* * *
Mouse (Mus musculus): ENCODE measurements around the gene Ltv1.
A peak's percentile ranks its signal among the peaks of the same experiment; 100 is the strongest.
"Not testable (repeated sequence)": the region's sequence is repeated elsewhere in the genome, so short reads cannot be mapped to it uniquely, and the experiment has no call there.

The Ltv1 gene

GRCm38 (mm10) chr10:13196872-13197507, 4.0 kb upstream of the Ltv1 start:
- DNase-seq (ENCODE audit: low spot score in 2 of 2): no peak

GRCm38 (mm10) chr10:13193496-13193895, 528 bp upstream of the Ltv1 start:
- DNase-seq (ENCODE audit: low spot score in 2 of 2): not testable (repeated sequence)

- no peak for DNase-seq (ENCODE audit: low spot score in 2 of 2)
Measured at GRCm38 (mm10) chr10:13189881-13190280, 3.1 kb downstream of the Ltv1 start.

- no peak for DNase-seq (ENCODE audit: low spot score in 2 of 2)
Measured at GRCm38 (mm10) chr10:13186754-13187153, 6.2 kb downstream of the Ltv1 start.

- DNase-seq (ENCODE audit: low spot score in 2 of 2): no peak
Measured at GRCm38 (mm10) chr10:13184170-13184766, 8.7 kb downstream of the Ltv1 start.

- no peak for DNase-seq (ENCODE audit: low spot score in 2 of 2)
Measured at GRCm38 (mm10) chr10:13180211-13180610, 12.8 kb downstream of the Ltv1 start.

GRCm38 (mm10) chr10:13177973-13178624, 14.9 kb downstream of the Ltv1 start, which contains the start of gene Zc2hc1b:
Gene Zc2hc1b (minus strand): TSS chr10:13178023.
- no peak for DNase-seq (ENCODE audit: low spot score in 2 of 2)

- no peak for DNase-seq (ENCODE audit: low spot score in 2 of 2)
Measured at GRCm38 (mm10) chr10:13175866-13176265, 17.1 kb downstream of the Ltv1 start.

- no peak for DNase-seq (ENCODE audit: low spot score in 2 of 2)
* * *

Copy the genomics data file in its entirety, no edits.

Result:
Mouse (Mus musculus): ENCODE measurements around the gene Ltv1.
A peak's percentile ranks its signal among the peaks of the same experiment; 100 is the strongest.
"Not testable (repeated sequence)": the region's sequence is repeated elsewhere in the genome, so short reads cannot be mapped to it uniquely, and the experiment has no call there.

The Ltv1 gene

GRCm38 (mm10) chr10:13196872-13197507, 4.0 kb upstream of the Ltv1 start:
- DNase-seq (ENCODE audit: low spot score in 2 of 2): no peak

GRCm38 (mm10) chr10:13193496-13193895, 528 bp upstream of the Ltv1 start:
- DNase-seq (ENCODE audit: low spot score in 2 of 2): not testable (repeated sequence)

- no peak for DNase-seq (ENCODE audit: low spot score in 2 of 2)
Measured at GRCm38 (mm10) chr10:13189881-13190280, 3.1 kb downstream of the Ltv1 start.

- no peak for DNase-seq (ENCODE audit: low spot score in 2 of 2)
Measured at GRCm38 (mm10) chr10:13186754-13187153, 6.2 kb downstream of the Ltv1 start.

- DNase-seq (ENCODE audit: low spot score in 2 of 2): no peak
Measured at GRCm38 (mm10) chr10:13184170-13184766, 8.7 kb downstream of the Ltv1 start.

- no peak for DNase-seq (ENCODE audit: low spot score in 2 of 2)
Measured at GRCm38 (mm10) chr10:13180211-13180610, 12.8 kb downstream of the Ltv1 start.

GRCm38 (mm10) chr10:13177973-13178624, 14.9 kb downstream of the Ltv1 start, which contains the start of gene Zc2hc1b:
Gene Zc2hc1b (minus strand): TSS chr10:13178023.
- no peak for DNase-seq (ENCODE audit: low spot score in 2 of 2)

- no peak for DNase-seq (ENCODE audit: low spot score in 2 of 2)
Measured at GRCm38 (mm10) chr10:13175866-13176265, 17.1 kb downstream of the Ltv1 start.

- no peak for DNase-seq (ENCODE audit: low spot score in 2 of 2)